Russian prosecutors warned supporters of Alexei Navalny on Thursday against staging demonstrations, after his probe into President Vladimir Putin's alleged "palace" became the Kremlin critic's most-watched YouTube investigation.
Navalny's spokeswoman Kira Yarmysh said on Thursday that the two-hour video report into an opulent Black Sea property allegedly owned by Putin had been viewed more than 41 million times since its release Tuesday.
The 44-year-old anti-corruption campaigner published the investigation into "the world's most expensive palace" days after his arrest in Moscow on arrival from Germany.
Navalny in the video urged his supporters to take the streets on Saturday to protest Putin, who had ruled over Russia for two decades.
Prosecutors responded on Thursday by warning Russians who called for "illegal mass protests" and demanded a ban on websites promoting Saturday's demonstrations.
"Law enforcement agencies have been advised to take preventative measures and take administrative action against violators," the Prosecutor General's Office said in a statement.
State communications watchdog Roskomnadzor later warned social media platforms including TikTok against encouraging minors to participate in the rallies, especially during the coronavirus pandemic.
"Administrative action will be taken against internet platforms," the watchdog said adding that failure to remove "banned information" could result in fines of up to 4 million rubles ($54,000).
Following Navalny's arrest and latest graft report, many Russians took to social media -- including TikTok, a video app popular among teens, and even dating app Tinder -- to voice support and urge a large turnout on Saturday.
A number of public figures including actors, musicians and athletes have in recent days spoken out in support of the jailed opposition figure.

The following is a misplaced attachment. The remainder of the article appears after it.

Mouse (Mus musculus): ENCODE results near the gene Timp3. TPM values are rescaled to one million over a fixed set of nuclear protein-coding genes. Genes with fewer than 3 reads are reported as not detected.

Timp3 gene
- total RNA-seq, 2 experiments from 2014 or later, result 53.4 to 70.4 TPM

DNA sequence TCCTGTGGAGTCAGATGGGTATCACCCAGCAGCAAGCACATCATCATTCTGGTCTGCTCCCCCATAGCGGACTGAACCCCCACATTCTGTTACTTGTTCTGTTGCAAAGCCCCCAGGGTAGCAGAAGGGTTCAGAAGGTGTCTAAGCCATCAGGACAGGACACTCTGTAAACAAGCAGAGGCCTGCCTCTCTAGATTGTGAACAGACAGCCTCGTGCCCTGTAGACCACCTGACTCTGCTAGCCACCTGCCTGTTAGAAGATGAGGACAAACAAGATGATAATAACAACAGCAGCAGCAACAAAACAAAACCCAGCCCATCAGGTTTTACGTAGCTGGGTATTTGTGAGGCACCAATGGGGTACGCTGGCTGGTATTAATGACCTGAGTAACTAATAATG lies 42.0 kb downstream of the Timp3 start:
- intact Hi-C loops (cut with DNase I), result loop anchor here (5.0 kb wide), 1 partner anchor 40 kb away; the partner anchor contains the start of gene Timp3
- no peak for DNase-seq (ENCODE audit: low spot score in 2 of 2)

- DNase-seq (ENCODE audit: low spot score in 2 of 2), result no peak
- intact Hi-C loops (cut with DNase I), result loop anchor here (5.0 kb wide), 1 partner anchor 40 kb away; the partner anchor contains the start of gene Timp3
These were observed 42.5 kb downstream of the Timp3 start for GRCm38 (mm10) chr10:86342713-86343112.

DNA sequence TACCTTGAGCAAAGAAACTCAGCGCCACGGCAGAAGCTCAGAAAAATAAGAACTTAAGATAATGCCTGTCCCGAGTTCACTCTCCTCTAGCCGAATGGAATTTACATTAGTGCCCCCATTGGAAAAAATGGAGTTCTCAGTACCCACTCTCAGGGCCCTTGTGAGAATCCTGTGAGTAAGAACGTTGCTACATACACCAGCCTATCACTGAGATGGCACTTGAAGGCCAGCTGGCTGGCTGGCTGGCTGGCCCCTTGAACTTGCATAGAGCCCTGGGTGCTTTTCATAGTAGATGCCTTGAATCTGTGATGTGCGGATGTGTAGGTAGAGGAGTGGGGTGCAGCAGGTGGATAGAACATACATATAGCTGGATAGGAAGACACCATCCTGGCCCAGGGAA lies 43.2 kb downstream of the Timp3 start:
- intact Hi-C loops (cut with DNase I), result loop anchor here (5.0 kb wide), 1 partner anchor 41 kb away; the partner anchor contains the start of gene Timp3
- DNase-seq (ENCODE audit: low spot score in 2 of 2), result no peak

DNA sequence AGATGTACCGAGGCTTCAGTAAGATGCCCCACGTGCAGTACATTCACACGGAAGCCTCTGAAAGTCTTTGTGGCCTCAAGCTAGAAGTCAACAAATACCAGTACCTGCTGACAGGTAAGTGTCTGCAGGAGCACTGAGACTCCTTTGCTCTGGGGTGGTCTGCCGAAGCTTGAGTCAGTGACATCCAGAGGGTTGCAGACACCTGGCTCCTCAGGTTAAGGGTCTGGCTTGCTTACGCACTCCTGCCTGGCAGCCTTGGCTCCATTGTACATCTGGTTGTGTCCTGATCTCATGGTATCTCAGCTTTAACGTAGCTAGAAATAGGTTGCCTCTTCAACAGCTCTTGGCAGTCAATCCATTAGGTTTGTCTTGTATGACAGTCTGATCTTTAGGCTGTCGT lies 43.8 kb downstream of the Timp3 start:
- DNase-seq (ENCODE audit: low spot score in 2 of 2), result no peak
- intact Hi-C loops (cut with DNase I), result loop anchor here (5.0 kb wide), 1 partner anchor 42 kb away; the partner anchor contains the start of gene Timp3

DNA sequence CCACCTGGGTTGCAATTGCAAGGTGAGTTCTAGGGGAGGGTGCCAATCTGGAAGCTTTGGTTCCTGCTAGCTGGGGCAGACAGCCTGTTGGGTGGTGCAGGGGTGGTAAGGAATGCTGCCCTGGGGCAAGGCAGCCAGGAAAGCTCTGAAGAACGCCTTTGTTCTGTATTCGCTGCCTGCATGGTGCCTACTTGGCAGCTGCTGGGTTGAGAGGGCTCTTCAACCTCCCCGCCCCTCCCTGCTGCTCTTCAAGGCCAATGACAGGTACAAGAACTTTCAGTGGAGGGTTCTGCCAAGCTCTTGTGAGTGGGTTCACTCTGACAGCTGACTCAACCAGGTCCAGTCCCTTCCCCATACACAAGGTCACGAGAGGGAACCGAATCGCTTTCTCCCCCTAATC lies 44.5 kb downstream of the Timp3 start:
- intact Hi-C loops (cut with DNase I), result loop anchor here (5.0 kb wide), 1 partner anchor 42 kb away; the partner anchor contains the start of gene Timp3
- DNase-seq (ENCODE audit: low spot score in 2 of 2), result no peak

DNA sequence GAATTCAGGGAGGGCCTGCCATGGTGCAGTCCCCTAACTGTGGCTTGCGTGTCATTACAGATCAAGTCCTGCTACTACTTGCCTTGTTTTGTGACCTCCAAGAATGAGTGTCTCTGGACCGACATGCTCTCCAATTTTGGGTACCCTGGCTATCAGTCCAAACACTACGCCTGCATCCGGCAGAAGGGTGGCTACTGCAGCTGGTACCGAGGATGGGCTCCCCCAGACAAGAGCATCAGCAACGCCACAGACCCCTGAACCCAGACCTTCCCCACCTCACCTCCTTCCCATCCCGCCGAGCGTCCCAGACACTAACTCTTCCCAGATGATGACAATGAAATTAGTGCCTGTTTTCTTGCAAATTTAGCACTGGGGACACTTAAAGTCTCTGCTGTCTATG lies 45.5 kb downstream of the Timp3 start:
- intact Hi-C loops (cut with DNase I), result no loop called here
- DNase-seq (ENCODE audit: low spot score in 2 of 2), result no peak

The retired former captain of Russia's national football team Igor Denisov said on Thursday that although he was never interested in politics, Navalny "should be freed".
- Calls for Navalny's release -
In a video message on the sports.ru website, Denisov said he had "great respect" for Navaly -- an unusual step for Russian athletes who usually toe the Kremlin line.
Navalny's allies are planning to stage protests in around 65 cities across the country despite coming under police pressure to cancel demonstrations.
Navalny in recent years has released a series of investigations into the alleged wealth of Putin's allies, but Tuesday's report was the first time he has targeted Putin in a lengthy expose.
His 2017 video into the alleged wealth of former Prime Minister Dmitry Medvedev has been viewed 38 million times and sparked mass protests on its release.
The "Putin's palace" report alleges that the 17,691 square metre mansion sits on a property 39 times the size of Monaco and features a casino along with a theatre and a hookah lounge complete with a pole-dancing stage.
The Kremlin has denied the mansion belongs to Putin and urged Russians not to send their money to "crooks".
Navalny's team has received 10 million rubles ($136,000) in donations from supporters since the report's release, Yarmysh told AFP on Thursday.
Navalny returned to Russia on Sunday from Germany where he had been recovering from a near-fatal poisoning by the Soviet-designed nerve agent Novichok in an attack he blamed on Russian security services and Putin.
His arrest drew widespread Western condemnation, with the United States, the European Union, France and Canada all calling for his release.
A hastily organised hearing on Monday ordered Navalny jailed for 30 days and his aides fear several pending cases against him are a pretext to silence his work.
© 2021 AFP